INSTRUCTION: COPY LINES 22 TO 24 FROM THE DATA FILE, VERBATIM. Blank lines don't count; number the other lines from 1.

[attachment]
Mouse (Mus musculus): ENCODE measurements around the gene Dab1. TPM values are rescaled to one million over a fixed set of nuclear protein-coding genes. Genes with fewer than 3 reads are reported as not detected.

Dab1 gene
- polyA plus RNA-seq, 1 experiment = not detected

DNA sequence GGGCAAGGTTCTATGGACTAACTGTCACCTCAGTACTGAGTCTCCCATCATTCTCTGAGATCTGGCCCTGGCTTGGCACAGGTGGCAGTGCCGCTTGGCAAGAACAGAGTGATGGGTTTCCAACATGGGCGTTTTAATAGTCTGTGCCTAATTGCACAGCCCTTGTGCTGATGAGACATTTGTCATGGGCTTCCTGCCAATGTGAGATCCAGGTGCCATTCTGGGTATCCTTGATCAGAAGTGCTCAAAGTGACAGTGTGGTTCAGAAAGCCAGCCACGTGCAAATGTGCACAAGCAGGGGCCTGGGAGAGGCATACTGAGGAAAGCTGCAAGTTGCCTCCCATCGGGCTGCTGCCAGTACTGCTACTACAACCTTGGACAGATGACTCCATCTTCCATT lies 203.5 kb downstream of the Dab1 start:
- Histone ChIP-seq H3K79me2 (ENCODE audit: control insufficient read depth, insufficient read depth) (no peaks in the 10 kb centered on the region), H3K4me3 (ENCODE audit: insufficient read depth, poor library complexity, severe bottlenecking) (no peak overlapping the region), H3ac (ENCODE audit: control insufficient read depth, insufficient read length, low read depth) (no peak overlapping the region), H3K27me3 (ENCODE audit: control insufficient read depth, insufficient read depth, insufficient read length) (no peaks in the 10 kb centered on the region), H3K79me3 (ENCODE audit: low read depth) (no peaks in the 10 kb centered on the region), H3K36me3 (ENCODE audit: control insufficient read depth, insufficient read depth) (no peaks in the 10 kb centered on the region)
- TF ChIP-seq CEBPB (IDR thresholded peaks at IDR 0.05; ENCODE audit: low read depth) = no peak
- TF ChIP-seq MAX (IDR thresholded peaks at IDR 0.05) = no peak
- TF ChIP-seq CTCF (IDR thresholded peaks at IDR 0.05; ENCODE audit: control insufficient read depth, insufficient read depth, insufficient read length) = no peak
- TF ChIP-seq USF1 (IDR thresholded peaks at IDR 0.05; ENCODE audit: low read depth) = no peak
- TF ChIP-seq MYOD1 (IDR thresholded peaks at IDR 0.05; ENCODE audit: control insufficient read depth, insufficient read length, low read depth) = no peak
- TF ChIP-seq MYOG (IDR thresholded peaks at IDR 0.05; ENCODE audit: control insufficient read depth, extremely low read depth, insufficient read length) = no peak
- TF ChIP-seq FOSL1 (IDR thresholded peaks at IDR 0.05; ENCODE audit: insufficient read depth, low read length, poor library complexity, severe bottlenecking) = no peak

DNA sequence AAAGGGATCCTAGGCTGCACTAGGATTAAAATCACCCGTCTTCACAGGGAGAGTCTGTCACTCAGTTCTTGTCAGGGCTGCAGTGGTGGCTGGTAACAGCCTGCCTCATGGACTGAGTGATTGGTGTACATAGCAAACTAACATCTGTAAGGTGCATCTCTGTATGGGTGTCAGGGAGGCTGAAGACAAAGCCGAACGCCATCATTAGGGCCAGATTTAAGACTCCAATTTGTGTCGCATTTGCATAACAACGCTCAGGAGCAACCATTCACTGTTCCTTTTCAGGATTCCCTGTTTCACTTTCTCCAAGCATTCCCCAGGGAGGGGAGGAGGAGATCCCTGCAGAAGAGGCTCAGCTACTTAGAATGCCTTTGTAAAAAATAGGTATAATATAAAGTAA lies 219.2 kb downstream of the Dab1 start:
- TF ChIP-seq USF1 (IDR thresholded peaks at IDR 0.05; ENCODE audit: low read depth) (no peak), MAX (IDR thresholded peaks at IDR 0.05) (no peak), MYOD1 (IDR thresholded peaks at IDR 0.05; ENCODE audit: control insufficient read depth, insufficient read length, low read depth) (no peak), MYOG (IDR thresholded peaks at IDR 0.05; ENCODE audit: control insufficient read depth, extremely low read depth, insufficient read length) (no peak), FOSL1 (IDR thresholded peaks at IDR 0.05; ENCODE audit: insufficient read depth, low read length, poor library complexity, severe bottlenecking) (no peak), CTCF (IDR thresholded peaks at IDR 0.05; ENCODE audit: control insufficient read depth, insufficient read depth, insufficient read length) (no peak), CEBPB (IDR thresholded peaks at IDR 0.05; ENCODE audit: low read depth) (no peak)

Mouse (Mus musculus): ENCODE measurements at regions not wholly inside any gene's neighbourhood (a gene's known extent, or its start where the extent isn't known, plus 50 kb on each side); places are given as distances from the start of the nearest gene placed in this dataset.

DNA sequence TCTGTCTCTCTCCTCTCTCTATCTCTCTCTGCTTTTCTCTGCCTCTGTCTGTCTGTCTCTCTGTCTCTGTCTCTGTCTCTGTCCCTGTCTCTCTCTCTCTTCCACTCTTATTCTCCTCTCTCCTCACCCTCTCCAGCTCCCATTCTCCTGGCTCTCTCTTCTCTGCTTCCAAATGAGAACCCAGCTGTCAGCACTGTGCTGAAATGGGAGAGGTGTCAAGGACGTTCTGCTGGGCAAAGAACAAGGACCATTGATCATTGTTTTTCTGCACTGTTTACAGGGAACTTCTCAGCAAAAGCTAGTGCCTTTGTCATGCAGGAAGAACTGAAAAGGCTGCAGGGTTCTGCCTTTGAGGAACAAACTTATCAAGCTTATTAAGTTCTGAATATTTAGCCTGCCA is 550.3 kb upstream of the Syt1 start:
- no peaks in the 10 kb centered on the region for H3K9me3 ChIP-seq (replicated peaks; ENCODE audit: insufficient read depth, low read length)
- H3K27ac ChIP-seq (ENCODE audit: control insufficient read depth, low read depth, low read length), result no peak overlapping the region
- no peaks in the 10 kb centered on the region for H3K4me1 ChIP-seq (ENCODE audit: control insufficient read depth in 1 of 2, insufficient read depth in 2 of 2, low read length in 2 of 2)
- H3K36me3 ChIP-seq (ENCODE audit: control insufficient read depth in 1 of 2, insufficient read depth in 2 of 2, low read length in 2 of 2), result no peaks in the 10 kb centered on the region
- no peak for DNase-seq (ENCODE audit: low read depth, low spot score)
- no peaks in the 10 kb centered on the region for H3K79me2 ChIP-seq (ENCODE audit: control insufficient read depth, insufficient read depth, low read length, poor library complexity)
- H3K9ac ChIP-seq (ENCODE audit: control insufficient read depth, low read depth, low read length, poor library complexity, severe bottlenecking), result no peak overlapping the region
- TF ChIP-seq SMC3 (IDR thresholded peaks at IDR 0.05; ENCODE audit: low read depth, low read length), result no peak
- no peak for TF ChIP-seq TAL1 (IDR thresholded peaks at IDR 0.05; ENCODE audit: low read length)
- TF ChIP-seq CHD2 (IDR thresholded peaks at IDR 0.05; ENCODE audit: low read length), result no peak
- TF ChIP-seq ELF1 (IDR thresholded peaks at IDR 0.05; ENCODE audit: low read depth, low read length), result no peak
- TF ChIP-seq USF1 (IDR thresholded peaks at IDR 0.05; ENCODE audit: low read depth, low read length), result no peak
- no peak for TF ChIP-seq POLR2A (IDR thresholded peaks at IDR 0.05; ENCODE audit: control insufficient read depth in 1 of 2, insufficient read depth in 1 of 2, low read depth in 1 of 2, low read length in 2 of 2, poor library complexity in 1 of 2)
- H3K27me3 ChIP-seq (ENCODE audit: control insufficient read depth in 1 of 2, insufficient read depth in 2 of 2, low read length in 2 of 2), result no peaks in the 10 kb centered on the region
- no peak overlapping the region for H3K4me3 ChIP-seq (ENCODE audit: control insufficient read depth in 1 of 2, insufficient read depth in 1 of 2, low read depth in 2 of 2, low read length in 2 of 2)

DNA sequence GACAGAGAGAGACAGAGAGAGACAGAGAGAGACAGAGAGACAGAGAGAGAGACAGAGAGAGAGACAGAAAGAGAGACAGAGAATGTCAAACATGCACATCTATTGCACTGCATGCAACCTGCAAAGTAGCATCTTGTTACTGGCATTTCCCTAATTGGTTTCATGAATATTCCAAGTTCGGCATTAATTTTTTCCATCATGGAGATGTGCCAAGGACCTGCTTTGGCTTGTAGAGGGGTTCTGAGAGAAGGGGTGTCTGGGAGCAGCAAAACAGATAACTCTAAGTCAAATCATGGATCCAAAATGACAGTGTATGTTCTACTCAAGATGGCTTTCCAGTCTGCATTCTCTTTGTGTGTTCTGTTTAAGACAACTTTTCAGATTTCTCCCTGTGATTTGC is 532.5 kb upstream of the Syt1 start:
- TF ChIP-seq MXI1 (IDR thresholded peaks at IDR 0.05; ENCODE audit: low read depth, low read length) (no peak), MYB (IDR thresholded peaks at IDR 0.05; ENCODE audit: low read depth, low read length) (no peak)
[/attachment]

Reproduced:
- no peaks in the 10 kb centered on the region for H3K79me2 ChIP-seq (ENCODE audit: control insufficient read depth, insufficient read depth, low read length, poor library complexity)
- H3K9ac ChIP-seq (ENCODE audit: control insufficient read depth, low read depth, low read length, poor library complexity, severe bottlenecking), result no peak overlapping the region
- TF ChIP-seq SMC3 (IDR thresholded peaks at IDR 0.05; ENCODE audit: low read depth, low read length), result no peak